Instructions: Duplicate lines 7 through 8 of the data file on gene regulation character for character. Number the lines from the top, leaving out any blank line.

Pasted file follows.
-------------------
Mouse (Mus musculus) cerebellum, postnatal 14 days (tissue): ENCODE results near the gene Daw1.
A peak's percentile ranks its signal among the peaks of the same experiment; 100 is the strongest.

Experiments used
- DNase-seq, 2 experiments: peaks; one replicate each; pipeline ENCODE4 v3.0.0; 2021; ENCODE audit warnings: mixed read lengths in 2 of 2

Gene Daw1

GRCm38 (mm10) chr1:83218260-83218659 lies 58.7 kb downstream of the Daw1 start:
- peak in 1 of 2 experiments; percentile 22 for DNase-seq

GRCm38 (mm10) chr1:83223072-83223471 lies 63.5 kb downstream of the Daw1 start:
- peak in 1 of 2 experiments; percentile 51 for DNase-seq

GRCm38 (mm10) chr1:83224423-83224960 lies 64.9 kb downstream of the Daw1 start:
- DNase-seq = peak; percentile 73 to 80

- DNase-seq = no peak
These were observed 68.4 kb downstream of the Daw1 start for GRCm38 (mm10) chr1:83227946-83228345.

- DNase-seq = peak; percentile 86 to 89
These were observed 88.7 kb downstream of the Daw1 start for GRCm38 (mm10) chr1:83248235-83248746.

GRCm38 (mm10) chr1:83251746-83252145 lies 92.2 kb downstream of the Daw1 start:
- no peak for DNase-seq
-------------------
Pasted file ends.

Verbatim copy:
- peak in 1 of 2 experiments; percentile 22 for DNase-seq

GRCm38 (mm10) chr1:83223072-83223471 lies 63.5 kb downstream of the Daw1 start: